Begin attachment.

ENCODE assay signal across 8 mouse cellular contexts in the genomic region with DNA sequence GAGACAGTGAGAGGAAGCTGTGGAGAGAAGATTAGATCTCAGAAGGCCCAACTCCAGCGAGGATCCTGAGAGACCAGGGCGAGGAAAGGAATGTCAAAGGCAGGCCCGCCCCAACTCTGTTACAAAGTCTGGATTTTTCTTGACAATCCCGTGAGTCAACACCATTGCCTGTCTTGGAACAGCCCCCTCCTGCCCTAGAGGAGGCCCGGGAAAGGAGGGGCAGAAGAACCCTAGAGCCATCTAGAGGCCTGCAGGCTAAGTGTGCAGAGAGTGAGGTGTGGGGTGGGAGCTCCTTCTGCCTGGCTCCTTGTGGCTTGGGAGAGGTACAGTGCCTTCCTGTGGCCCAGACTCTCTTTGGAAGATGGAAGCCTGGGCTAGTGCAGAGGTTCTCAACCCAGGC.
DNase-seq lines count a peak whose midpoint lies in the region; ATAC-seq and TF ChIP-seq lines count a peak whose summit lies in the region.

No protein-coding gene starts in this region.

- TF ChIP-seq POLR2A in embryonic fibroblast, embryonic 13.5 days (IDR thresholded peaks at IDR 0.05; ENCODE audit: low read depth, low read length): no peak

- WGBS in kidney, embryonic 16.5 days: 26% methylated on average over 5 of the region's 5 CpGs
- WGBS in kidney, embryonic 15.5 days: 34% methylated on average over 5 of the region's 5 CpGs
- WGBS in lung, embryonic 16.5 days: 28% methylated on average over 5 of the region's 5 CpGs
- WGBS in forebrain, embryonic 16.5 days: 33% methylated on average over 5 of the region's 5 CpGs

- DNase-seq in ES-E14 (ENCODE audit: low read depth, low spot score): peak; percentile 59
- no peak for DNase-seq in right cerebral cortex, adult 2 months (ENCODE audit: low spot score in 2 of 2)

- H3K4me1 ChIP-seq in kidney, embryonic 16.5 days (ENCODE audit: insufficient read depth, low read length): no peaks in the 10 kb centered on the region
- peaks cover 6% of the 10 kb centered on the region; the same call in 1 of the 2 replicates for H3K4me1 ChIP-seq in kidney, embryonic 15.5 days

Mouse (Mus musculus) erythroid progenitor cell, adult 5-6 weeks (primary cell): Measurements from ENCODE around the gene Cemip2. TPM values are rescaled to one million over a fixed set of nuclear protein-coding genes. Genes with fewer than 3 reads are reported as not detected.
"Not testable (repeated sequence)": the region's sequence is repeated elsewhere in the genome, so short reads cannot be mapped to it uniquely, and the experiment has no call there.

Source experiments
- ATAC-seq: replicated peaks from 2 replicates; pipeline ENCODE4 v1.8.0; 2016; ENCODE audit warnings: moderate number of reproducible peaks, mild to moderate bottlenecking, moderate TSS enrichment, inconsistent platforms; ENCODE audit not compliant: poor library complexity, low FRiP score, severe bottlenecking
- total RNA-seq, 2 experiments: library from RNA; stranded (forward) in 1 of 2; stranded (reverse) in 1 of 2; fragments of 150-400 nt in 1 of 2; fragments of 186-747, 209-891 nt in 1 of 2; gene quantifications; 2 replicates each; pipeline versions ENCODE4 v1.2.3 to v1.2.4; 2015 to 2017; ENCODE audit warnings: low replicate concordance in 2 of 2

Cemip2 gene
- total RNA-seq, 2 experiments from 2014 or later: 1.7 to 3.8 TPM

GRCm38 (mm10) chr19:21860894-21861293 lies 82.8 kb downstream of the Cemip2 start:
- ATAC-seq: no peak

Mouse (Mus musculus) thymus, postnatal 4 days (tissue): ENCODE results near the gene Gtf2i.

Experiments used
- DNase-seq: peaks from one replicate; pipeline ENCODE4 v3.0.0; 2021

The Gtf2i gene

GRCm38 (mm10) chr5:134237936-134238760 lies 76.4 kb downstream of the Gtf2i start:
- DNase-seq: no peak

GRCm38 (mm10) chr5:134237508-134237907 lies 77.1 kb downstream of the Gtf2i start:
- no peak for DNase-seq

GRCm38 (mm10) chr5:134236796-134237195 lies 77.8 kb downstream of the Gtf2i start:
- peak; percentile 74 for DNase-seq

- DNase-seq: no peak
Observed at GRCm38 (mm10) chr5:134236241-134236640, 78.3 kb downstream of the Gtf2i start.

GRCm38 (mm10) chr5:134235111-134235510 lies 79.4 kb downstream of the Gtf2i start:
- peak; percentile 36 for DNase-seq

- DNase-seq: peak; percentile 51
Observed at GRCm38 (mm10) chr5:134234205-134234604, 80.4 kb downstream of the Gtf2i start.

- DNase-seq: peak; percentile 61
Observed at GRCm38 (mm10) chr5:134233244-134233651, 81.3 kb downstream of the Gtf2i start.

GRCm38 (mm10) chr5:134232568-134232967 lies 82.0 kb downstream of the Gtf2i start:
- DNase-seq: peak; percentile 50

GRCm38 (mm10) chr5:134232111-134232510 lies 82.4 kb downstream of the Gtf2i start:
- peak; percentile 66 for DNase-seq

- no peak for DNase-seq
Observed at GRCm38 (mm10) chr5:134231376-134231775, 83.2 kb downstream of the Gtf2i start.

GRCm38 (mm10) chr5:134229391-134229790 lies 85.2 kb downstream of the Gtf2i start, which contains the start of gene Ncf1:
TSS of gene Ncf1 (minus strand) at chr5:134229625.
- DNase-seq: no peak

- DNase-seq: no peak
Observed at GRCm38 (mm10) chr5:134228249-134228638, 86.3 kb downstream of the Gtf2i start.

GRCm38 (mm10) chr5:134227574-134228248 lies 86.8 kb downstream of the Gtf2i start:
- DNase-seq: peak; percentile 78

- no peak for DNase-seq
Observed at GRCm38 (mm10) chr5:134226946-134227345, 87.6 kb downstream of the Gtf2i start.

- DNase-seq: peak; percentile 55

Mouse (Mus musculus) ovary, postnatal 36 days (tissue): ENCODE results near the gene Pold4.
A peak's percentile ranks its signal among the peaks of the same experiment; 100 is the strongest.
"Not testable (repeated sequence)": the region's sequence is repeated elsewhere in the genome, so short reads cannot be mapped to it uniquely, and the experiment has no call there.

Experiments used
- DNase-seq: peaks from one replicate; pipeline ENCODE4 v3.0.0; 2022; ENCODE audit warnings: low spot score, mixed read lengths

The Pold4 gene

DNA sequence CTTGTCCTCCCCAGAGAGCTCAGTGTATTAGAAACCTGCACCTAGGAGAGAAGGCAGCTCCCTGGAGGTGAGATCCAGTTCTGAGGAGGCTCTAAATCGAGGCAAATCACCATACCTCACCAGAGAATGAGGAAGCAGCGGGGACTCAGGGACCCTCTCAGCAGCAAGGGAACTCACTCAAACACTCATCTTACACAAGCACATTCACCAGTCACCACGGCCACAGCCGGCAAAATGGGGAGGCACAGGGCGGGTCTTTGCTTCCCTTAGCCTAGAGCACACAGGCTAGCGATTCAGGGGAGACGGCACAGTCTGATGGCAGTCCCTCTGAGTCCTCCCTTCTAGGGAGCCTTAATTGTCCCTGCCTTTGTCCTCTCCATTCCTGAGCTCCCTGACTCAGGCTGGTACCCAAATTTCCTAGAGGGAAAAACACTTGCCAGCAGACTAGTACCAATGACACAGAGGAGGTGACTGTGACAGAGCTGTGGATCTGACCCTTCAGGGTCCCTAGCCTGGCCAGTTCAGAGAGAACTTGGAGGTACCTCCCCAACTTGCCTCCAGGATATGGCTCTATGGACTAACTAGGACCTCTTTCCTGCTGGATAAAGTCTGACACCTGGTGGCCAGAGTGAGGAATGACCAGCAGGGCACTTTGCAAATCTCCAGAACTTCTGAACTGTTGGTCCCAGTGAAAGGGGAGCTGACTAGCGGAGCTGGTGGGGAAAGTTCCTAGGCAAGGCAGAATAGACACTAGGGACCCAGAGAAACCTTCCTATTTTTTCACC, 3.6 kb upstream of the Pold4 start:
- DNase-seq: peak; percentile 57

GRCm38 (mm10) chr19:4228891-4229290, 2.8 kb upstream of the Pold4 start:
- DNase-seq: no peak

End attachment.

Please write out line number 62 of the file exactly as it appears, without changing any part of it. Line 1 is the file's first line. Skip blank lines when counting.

DNA sequence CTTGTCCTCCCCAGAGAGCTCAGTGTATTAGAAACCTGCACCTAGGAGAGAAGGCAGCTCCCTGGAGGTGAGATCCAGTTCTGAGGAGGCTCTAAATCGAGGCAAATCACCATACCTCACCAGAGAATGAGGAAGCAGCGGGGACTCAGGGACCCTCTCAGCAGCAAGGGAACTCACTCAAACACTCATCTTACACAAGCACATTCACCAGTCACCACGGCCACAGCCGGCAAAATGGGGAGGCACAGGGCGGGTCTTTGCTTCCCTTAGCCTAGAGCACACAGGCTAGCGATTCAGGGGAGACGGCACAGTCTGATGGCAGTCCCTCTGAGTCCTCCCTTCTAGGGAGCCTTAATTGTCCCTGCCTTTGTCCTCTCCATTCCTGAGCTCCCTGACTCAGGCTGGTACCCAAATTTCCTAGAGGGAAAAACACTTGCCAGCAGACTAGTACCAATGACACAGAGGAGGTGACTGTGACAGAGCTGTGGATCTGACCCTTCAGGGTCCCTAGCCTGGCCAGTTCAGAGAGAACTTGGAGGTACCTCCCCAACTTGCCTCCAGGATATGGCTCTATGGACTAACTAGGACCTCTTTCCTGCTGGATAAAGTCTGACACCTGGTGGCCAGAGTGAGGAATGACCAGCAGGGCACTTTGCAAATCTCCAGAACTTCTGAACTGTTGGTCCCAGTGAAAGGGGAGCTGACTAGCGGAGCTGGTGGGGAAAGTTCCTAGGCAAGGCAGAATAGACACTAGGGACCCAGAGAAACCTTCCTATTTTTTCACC, 3.6 kb upstream of the Pold4 start: